By (author): Luther Martin
If you're looking to fully understand and effectively implement identity-based encryption (IBE) technology, this authoritative resource is a smart choice. Until now, details on IBE have only been found in cumbersome, hard-to-follow journal articles and conference proceedings. This is the first book to offer you complete, easy-to-understand guidance on the subject. Comparing and contrasting IBE with traditional public-key technologies, the book clearly explains how and why IBE systems are secure. You find a wealth of practical techniques, algorithms and numerous worked examples that enable you to create a secure IBE system. From basic mathematical concepts and properties, properties of elliptic curves, divisors and the Tate pairing, and cryptography and computational complexity, to related cryptographic algorithms, various IBE schemes, hierarchical IBE and master secret planning, and calculating pairings, this comprehensive volume serves as a clear guide to this increasingly important security technology. This hands-on volume includes detailed pseudocode for identity-based encryption algorithms and supporting algorithms that help save you time and simplify your challenging projects in the field.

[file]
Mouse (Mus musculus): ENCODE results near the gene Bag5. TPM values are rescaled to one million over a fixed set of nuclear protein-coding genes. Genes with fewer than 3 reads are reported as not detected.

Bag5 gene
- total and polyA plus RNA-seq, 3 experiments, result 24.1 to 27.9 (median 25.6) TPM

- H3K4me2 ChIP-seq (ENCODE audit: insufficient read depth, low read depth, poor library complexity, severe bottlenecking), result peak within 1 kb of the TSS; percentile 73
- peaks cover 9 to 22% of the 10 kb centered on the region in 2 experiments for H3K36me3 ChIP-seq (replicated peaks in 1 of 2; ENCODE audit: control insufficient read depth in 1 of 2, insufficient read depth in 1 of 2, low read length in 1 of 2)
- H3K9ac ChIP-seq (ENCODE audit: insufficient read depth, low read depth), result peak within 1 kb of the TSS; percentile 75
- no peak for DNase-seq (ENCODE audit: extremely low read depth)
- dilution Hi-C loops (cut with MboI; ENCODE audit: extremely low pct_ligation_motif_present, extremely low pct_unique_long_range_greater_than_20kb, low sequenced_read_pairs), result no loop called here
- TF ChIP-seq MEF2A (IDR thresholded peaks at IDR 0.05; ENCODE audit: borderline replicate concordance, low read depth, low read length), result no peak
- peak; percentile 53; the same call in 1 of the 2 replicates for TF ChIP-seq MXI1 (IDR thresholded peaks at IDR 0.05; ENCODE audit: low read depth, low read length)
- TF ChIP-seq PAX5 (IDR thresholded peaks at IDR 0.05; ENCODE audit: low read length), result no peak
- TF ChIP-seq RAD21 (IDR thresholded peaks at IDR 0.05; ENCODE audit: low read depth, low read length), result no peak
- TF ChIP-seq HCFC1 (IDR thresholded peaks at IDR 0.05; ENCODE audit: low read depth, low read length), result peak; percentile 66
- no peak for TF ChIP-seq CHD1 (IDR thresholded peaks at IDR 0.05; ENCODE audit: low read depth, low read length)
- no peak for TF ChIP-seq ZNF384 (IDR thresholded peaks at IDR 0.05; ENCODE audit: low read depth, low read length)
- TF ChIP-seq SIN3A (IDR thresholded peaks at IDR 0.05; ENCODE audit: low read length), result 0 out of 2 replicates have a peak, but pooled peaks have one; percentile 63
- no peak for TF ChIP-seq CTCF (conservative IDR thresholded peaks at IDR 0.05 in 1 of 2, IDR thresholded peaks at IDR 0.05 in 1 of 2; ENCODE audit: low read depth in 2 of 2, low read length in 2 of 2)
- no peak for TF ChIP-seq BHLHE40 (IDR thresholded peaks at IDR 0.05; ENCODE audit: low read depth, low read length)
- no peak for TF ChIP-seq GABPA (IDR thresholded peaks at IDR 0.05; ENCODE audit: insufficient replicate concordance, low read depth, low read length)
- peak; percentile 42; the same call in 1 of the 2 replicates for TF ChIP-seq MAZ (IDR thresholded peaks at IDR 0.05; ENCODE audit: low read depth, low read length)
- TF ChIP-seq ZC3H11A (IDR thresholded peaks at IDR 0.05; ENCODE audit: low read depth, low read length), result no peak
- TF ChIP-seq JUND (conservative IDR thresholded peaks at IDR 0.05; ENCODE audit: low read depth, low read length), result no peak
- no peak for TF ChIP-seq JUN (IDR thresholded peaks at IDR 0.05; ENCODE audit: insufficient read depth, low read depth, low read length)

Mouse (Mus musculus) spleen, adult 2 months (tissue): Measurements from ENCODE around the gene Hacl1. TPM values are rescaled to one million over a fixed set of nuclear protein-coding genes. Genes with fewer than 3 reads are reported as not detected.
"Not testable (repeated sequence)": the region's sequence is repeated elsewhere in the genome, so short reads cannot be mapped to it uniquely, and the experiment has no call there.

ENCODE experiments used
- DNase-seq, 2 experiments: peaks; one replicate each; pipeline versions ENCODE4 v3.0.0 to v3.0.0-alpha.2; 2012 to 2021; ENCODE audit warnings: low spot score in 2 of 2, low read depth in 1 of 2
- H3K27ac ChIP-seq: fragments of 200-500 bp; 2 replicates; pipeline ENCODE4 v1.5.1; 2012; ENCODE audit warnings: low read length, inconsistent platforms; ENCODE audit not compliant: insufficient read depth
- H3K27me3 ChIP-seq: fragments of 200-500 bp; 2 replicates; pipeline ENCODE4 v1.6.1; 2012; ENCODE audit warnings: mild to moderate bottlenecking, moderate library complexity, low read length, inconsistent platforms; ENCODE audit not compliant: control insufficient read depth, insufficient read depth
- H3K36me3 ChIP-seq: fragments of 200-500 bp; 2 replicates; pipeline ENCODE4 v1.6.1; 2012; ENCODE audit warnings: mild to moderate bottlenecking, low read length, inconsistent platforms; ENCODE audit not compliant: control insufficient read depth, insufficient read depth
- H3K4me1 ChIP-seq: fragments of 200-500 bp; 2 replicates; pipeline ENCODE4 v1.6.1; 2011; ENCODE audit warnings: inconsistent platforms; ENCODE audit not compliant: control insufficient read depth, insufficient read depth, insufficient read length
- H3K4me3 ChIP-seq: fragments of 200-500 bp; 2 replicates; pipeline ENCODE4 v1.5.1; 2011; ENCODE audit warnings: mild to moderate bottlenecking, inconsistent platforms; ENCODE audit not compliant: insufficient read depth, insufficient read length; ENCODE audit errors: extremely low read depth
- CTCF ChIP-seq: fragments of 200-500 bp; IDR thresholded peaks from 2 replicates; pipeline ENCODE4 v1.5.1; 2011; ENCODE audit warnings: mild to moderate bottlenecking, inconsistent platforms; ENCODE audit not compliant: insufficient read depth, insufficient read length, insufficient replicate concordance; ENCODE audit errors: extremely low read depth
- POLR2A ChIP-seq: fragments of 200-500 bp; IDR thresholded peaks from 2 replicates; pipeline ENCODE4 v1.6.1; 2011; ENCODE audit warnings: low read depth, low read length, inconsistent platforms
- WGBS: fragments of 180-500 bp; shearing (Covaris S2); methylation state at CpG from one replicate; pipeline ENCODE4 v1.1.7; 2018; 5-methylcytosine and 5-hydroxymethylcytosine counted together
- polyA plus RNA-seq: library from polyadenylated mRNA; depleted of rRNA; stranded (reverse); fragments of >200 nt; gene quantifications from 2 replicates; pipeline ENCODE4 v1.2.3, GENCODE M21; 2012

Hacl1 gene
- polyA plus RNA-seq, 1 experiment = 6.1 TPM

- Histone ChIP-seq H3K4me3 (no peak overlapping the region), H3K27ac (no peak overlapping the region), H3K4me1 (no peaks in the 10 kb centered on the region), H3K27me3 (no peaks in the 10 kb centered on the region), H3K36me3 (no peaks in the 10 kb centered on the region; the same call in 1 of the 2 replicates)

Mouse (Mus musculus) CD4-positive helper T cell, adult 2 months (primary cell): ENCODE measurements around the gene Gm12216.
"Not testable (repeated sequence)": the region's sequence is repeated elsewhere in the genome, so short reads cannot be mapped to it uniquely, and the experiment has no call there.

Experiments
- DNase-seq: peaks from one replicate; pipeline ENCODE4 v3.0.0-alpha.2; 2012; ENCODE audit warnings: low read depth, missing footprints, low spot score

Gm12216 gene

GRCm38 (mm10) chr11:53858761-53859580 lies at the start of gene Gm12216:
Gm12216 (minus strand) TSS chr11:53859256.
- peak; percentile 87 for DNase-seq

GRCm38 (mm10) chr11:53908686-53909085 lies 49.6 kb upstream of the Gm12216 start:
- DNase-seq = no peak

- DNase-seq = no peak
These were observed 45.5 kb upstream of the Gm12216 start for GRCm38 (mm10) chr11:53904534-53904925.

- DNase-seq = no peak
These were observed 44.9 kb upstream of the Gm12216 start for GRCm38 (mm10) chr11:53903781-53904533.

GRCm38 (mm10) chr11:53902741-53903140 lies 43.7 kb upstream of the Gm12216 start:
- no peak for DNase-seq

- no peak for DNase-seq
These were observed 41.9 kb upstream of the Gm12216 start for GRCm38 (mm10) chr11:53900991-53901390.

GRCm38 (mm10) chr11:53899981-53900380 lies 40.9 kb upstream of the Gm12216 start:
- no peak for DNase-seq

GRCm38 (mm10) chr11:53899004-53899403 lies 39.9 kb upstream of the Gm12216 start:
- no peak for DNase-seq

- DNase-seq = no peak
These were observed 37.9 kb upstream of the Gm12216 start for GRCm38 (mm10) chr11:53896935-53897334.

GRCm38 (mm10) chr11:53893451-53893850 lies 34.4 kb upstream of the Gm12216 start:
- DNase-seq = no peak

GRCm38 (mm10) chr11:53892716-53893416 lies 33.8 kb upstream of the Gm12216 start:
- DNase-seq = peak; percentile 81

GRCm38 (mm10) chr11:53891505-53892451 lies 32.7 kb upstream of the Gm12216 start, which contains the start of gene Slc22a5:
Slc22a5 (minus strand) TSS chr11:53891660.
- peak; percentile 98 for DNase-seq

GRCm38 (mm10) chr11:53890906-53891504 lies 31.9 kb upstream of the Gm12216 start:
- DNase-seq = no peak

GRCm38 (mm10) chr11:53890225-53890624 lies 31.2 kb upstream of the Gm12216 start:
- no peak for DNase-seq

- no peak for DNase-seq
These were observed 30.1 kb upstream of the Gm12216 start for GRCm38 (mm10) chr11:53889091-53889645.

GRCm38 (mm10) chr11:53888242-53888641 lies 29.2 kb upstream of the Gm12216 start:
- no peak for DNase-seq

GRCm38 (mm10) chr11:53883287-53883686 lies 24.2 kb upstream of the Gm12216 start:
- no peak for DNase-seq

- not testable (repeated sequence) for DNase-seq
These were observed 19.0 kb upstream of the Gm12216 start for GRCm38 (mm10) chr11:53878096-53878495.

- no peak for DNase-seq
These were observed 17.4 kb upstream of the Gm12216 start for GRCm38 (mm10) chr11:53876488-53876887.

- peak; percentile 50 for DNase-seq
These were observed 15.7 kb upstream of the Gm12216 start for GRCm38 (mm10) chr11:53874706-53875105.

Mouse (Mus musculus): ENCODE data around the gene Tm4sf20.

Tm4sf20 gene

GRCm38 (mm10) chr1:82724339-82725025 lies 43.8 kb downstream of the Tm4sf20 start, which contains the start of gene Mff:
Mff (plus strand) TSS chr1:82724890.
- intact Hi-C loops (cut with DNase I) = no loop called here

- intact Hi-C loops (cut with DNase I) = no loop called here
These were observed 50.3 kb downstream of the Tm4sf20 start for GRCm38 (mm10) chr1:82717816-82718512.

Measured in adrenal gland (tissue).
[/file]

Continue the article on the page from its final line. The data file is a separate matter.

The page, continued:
Table Of Contents
Introduction. :Introduction. Basis Mathematical Concepts and Properties. Properties of Elliptic Curves. Divisors and the Tate Pairing. Cryptography and Computational Complexity. Related Cryptographic Algorithms. The Cocks IBE Scheme. Boneh-Franklin IBE. Boneh-Boyen IBE. Hierarchical IBE and Master Secret Sharing. Calculating Pairings. Appendix: Useful Test Data.
Luther Martin is a security architect at Voltage Security, Palo Alto, CA. He has published numerous journal articles on the topics of information security and risk management, is the technical editor of the IEEE P1363.3 standard for identity-based encryption and the principal author of the IETF standards that define identity-based encryption algorithms and their use in encrypting e-mail. Mr. Martin holds an M.S. in mathematics from the University of Cincinnati and an M.S. in electrical engineering from Johns Hopkins University.